The Most Common Injuries Following a Car Accident

The Most Common Injuries Following a Car Accident

Every year, there are more than six million reported car accidents. Statistically speaking, this means everyone can expect to be involved in at least one accident in their lifetime. Most of the time, these accidents aren’t too serious. However, every year, there are about 4,300,000 car crash related injuries that require medical attention. To put that in perspective, only unintentional falls had more people hospitalized in 2020.

There are two types of common car injuries, onsite and long term. Knowing about both kinds of injuries and how to deal with them will not only help with taking care of yourself, but also with dealing with the insurance agency.

Onsite Injuries

Onsite injuries are the kind of injury that are easier to deal with at the moment, however they can also be the most severe. Following a car accident, broken bones, burns, bleeding, and severe bruising are injuries that get taken care of immediately, either onsite or at the hospital.

These injuries are generally very easy to claim to an insurance agency and almost never get because there is little to no argument to it being a pre-existing condition.

Long Term Injuries

While onsite injuries are easy to claim and identify, long term injuries are much more difficult. These kinds of injuries can include tissue injuries, bone bruising, and spinal injuries and neck injuries that are often thought to be soreness following an accident.

The reason these injuries are difficult to claim is because most of the time, these injuries do not require medical attention at the scene of the crash. Quite often, the adrenaline of the accident leaves the victims not feeling much pain or the need to go to the doctor. Even if there is pain for days after, many believe that the pain will go away after a few days or weeks.

When this happens, it can be a bit more difficult to make a claim since it may be days or weeks following the accident, opening up the possibility of it happening after or being a pre-existing injury.

What to do to Report a Long Term Injury

If you want to play it safe, it is always a good idea to go to the doctor as soon as possible following a car accident. During this appointment, report everything, even if you are almost certain that the soreness will go away after a day or two.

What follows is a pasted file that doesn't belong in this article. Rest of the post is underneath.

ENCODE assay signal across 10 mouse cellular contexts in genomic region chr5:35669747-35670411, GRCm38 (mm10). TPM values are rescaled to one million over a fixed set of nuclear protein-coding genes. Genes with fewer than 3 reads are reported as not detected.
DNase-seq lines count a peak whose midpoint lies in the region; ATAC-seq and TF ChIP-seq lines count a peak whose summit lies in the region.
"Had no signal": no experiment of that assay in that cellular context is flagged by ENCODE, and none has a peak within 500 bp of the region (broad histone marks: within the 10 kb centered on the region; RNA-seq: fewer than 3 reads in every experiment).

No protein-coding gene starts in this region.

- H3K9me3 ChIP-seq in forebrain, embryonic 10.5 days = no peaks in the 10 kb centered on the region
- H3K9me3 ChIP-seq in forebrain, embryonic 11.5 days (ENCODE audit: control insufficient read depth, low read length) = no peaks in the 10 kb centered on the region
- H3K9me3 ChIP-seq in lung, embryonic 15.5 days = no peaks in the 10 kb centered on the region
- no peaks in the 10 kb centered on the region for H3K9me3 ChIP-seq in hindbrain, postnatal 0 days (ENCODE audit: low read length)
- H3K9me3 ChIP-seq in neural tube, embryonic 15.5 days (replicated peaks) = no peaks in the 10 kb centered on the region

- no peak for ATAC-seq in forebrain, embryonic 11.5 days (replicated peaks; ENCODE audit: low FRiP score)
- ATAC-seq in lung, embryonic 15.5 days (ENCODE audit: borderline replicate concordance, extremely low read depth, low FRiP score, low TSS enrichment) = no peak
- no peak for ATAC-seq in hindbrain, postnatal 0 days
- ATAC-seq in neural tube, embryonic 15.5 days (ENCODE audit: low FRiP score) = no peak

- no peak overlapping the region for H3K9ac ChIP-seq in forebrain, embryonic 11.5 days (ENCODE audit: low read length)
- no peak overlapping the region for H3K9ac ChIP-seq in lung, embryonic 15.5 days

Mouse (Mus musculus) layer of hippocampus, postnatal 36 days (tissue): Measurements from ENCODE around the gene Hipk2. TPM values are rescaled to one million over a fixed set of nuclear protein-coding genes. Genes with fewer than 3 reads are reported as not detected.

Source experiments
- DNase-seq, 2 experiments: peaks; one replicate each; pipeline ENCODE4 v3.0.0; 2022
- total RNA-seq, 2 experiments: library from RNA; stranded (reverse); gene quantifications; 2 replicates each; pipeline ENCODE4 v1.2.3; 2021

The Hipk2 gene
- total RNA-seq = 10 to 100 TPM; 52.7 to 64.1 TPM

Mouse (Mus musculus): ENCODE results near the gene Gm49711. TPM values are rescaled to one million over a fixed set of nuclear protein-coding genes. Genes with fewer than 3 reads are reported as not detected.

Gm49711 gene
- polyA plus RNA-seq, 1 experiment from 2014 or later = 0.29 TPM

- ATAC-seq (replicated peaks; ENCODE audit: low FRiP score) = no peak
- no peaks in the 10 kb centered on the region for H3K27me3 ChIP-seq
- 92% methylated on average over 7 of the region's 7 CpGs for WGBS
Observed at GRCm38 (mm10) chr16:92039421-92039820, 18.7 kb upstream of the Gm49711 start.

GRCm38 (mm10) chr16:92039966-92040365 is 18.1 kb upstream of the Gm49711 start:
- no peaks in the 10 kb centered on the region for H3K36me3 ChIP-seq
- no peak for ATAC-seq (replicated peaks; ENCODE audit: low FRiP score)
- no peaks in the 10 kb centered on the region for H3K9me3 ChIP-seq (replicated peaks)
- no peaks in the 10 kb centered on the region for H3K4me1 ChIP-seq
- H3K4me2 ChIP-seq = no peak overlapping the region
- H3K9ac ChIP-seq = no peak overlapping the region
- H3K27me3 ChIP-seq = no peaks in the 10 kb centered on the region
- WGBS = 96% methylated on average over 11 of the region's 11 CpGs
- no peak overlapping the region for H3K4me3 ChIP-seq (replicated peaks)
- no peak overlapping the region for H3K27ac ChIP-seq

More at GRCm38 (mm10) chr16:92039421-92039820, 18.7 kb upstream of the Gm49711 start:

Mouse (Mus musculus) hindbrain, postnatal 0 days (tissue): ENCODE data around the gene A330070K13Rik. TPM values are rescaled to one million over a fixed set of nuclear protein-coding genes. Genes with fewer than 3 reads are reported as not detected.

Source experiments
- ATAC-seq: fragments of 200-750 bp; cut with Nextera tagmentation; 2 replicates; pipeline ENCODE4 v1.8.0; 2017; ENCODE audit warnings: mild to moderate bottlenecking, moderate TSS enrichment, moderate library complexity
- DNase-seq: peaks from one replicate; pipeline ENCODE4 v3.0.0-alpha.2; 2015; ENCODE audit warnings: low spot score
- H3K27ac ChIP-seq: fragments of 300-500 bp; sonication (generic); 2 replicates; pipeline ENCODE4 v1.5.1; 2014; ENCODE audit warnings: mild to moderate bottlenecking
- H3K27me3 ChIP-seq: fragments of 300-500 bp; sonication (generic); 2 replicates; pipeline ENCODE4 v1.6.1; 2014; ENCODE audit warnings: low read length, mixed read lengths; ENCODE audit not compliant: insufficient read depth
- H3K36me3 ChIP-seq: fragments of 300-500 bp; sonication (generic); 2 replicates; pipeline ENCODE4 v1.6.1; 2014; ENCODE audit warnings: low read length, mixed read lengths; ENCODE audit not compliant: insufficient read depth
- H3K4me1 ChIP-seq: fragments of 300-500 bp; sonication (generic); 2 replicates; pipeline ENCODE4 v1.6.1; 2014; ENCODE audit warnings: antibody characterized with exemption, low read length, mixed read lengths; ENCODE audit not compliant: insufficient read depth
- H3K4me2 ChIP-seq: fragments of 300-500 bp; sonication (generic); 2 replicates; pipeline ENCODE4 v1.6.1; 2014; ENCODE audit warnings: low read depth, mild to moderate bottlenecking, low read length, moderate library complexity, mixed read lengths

At worst, you appear over cautious to the doctor. However, if by some chance the soreness gets worse or does not go away, it’s on record and can be used as evidence in the insurance claim.

Taking note of every discomfort in your body following the appointment is just as important. Again, the worst case scenario here is to have zero evidence or written notes after filing an injury claim three weeks after the accident.

Having written evidence, a medical note, and other witnesses of your injuries will help your coverage later, should you need surgery or long term treatments.

Filing a Claim

Long term and onsite injuries need to be reported to the insurance agency. Getting this claim in as soon as possible will lead to a higher chance of winning a full claim reward. Delaying the claim will allow for more questions, doubts, and hesitancy from the insurance.

If you do all of this, but still get denied, or win less than you believe you deserve, getting an attorney involved can be beneficial. Lawyers are professionals and know exactly how to deal with the insurance agencies. Having the evidence of a doctor’s appointment and notes will likely give the attorney all the information they need to help you win your claim.

If you are unhappy with the verdict of your claim, you can always appeal and present more evidence in an attempt to earn what you deserve.

To Top

Pin It on Pinterest

Share This